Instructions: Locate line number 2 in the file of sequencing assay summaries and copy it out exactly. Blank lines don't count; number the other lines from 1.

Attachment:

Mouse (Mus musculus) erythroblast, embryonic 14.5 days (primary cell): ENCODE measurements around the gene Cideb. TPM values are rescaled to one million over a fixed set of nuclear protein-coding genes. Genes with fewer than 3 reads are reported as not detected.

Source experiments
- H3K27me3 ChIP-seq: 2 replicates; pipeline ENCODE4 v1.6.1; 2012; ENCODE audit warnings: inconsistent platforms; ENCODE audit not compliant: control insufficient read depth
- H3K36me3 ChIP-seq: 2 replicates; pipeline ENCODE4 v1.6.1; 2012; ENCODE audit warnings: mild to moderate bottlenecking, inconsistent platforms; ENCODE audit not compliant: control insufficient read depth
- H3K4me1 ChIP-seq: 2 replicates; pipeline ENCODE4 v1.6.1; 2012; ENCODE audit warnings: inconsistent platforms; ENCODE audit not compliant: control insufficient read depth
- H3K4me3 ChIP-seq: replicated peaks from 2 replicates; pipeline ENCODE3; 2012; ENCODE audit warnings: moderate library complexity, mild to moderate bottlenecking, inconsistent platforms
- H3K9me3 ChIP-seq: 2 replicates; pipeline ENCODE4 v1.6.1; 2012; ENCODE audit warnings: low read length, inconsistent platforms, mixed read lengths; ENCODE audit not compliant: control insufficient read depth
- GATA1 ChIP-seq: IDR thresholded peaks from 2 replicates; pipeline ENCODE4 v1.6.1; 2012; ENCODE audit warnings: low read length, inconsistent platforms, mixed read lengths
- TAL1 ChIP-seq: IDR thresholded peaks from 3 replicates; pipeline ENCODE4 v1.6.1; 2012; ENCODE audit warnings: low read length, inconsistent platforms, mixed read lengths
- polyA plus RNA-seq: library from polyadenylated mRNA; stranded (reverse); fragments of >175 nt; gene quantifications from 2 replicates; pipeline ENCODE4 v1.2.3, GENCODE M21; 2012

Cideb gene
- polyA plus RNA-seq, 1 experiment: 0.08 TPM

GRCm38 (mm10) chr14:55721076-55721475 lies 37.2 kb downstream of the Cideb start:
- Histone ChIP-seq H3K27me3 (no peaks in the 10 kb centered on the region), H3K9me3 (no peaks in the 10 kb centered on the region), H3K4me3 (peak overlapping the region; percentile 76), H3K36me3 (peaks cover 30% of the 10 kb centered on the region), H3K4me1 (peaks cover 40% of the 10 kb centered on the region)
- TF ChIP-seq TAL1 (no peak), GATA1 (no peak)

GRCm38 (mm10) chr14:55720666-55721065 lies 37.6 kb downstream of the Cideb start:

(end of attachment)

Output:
Source experiments